Thursday, December 16, 2004

What About Bout? 

Our distinguished colleague the Yorkshire Ranter has been carefully following the Viktor Bout story now that it's hit the mainstream press. This L.A. Times item suggests how "international criminal" Bout managed to slip past the coalition's airtight security checks:
British Gulf's Zhuravylov recently recounted a story illustrating the agencies' lax procedures. In December 2003, he said, he struck up a conversation with a U.S. military fuel truck operator at the Balad airfield. Zhuravylov said the soldier gave him a blank government form, urging him to fill it out and mail it to military officials.

In April, "to my big surprise, I received a plastic card for each of our planes which allowed us to get military fuel," Zhuravylov said. British Gulf's business boomed.

"It was really so good," Zhuravylov said. "All by the mail. No inspectors, nothing like that. Write a letter, fill a form, get a card."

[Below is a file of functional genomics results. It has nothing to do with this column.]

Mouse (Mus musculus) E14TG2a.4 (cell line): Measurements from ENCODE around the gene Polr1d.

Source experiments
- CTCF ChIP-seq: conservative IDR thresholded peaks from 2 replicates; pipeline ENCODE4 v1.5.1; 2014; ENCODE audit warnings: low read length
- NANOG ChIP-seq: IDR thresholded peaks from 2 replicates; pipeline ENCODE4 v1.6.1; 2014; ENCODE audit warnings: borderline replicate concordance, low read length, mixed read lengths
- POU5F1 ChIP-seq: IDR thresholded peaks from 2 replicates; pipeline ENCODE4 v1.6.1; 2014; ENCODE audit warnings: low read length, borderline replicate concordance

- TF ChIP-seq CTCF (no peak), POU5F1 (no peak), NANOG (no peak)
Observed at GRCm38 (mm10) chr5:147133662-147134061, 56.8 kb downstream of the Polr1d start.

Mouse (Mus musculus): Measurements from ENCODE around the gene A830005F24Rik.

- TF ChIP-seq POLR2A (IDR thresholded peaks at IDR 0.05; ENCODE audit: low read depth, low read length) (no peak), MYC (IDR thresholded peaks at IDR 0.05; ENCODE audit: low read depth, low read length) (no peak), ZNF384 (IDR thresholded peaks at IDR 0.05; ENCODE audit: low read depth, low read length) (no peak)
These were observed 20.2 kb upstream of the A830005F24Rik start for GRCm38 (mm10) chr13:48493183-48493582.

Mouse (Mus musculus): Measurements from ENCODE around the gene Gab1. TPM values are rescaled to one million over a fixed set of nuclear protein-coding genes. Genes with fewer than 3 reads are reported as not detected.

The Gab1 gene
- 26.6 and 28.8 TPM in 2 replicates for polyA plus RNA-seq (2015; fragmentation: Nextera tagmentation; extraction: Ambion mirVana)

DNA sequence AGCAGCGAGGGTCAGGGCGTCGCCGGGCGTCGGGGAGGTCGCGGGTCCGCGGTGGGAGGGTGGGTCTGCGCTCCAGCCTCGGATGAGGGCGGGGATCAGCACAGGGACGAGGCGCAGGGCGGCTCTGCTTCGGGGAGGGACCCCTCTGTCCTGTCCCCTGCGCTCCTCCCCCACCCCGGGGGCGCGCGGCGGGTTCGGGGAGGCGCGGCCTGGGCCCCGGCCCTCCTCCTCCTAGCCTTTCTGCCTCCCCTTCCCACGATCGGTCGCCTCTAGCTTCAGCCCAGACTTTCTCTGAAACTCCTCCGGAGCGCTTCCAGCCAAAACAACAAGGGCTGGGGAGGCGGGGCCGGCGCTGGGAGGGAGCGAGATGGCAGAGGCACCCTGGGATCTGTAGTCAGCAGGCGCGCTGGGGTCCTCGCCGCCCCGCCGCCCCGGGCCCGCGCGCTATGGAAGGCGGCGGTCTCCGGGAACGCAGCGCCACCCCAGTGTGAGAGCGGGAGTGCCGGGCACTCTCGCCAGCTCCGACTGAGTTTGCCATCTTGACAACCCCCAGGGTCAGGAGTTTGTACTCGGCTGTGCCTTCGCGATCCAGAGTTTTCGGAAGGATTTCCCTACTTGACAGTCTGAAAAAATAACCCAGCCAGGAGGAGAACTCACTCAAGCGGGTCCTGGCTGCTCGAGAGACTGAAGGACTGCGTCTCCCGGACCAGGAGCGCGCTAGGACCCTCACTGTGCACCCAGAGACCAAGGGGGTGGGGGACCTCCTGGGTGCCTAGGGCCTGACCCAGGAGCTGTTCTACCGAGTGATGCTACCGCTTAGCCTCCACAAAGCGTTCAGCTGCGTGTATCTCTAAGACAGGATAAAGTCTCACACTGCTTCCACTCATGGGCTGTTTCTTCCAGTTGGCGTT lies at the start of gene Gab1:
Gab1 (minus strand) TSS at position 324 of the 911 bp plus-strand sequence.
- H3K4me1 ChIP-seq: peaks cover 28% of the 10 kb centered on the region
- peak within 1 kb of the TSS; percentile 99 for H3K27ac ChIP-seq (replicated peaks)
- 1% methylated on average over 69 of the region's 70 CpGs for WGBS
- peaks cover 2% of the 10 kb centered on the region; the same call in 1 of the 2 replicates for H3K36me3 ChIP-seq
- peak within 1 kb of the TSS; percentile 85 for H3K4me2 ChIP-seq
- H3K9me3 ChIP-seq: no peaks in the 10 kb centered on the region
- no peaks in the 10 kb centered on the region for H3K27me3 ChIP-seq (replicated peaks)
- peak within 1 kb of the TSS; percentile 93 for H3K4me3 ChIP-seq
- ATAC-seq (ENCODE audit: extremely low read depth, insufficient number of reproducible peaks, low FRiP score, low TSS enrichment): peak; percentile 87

(Which is more or less the same vetting procedure you follow to become the Homeland Security czar or police commissioner of New York, except you don't actually have to turn in the paperwork.)

The Ranter also expands on a point made by Nick Confessore of TAPPED:
One explanation for this remarkable incompetence, of course, would be that somehow their hearts weren't in it. Nick Confessore appears to have picked up a crucial point in this direction, pointing out just how the case came to light in the first place. Remember, it was the fact that suddenly the US and British governments didn't want Bout's name on a UN asset freeze list (when it had been their policy for years to close him down) that initiated the whole story. Now, the initial reaction seems to be that it was all a terrible mistake. Somehow they just slipped through the net. But if that was so, and the officers, officials, and contractor executives involved just didn't know what was going on, how could both the State Department and the British Foreign Office have changed their policy?

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